KYwingThe 2023 Air Forces Northern Command (AFNORTH) Commander’s Award, presented annually for the most meritorious Civil Air Patrol mission of the previous year, recognizes Kentucky Wing members for their response to extreme flooding in the Bluegrass State last summer.

Air Force Lt. Gen. Steven S. Nordhaus, commander of AFNORTH, made the presentation Aug. 18 during CAP’s 2023 National Conference in Bellevue, Washington.

Maj. Ian Burkett, wing emergency services officer and CAP’s lead liaison officer for the mission, accompanied by Col. Brian Schmuck, commander of the Kentucky Wing, accepted the award — given for the wing’s unprecedented relief efforts in response to several complexes of thunderstorms between July 28-Aug. 25, 2022, that brought heavy rain, deadly flash flooding, and devastating river flooding to eastern Kentucky and central Appalachia.

AFNORTH“I am proud of the exceptional teamwork and dedication demonstrated by Maj. Burkett and all of our auxiliary airmen who contributed to this very significant disaster response,” Schmuck said.

“This would not have been possible without CAP’s strong emphasis on safety, training, and professionalism, which allowed for over 160 personnel from nine other wings to easily support us — a true embodiment of the ‘One CAP’ philosophy.”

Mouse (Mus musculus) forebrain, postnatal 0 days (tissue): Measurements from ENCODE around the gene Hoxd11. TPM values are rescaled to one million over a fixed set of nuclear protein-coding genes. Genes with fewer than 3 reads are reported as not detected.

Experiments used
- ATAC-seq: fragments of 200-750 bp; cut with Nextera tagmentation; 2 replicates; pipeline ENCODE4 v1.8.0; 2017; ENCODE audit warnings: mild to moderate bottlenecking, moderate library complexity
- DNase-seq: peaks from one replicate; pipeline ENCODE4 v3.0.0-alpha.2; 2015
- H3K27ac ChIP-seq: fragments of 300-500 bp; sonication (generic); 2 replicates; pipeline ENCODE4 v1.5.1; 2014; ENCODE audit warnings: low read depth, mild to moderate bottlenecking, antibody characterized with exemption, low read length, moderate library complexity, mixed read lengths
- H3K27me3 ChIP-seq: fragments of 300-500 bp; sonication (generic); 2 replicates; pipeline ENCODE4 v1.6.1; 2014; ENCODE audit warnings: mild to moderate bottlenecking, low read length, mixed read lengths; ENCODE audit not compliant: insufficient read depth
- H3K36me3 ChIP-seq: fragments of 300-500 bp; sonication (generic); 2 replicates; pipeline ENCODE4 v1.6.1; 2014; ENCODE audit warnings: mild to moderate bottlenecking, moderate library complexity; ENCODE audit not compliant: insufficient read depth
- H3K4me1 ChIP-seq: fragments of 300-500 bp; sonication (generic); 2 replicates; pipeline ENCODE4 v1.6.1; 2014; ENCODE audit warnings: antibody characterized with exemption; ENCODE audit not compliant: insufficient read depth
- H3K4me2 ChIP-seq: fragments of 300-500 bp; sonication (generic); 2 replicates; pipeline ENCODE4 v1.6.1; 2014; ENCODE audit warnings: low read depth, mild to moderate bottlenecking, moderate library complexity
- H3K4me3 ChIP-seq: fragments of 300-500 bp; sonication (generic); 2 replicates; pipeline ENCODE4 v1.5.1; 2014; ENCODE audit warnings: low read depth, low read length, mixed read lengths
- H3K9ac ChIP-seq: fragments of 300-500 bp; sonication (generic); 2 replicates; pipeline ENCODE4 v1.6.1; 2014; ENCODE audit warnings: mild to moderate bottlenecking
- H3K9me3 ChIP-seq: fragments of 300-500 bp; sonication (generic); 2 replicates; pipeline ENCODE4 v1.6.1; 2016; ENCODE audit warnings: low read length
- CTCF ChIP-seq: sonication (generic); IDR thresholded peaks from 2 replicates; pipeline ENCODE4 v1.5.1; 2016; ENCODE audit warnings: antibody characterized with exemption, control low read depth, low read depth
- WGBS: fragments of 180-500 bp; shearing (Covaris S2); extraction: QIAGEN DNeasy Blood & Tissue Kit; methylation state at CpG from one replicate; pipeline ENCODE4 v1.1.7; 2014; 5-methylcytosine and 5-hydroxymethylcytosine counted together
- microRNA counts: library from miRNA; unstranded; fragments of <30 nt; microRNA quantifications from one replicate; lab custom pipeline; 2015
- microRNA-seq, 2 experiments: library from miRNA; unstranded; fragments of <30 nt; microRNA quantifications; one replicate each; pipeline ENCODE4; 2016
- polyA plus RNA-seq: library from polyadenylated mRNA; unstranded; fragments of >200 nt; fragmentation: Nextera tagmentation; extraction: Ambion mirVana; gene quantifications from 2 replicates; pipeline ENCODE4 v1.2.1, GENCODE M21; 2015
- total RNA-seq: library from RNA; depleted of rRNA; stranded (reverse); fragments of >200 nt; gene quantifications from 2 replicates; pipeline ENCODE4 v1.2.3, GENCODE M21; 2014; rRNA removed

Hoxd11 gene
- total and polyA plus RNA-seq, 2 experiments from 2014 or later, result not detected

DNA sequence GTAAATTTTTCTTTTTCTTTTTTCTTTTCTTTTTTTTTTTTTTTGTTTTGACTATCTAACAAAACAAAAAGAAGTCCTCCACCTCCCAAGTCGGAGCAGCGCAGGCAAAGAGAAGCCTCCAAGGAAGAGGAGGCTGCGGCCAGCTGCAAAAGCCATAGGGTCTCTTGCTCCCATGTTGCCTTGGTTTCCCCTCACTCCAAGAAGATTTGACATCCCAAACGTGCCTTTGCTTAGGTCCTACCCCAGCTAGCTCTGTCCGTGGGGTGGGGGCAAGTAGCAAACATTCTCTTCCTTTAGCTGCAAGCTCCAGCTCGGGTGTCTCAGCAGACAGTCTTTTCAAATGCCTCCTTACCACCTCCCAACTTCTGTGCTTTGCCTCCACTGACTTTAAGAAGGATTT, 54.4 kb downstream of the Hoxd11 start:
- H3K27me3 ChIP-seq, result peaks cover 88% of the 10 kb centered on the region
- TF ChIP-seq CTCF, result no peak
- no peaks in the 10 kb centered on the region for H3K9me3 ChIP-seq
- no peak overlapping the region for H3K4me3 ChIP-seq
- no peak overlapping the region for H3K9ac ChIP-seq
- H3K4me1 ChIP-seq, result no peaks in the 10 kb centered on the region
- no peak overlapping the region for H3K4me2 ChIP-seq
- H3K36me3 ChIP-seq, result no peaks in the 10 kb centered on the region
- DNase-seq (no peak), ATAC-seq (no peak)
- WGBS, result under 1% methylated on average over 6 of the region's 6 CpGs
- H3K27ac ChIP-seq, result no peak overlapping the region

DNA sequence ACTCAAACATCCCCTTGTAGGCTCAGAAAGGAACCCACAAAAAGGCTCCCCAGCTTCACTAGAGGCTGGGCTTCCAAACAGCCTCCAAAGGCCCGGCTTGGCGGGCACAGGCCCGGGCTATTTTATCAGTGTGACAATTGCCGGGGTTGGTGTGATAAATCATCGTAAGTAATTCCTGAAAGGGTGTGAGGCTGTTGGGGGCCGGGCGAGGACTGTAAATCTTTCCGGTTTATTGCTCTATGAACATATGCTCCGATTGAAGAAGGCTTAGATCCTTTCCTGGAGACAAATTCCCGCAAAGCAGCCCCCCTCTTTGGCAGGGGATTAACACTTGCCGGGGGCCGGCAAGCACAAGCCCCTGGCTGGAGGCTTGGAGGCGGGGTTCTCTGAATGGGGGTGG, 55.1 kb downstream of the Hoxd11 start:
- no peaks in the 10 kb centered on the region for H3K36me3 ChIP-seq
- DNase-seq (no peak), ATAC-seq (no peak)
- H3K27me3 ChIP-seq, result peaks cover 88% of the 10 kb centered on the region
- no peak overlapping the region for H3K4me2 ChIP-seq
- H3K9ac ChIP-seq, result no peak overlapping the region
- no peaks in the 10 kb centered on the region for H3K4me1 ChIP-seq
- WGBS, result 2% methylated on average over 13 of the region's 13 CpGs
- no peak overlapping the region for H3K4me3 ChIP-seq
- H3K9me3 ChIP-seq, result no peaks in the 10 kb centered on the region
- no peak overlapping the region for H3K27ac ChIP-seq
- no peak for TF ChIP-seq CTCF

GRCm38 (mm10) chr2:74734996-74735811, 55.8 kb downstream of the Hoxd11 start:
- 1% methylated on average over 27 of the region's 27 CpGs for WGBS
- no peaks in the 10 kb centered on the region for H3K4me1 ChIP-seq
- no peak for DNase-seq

With assistance from CAP’s Illinois, Indiana, Michigan, Ohio, Tennessee, Virginia, West Virginia, and Wisconsin wings, as well as the Great Lakes Region Headquarters staff, Kentucky Wing members totaled more than 9,800 volunteer hours while also dealing with their own property damage. In all, members from 29 wings and four regions supported the response from as far away as Hawaii supporting CAP’s Geospatial Team.

The Air Force citation accompanying the AFNORTH Commander’s Award said, “The men and women of the Kentucky Wing and their mission partners flew 120 sorties in 17 separate aircraft for a total 195.7 flight hours. The air arm of CAP’s response obtained over 2,000 damage assessment photos and delivered personnel and cargo as well as airborne communications relay missions to support urban search and rescue operations.

“Additionally, the Kentucky Wing ran 63 ground sorties with 11 corporate vehicles. In support of the Federal Emergency Management Agency, these sorties recorded water mark levels, which geotagged photos of water marks on known structures and landmarks. Along with initial damage assessment, this data combined with know water levels and elevations helped determine unknown or unreported damage.”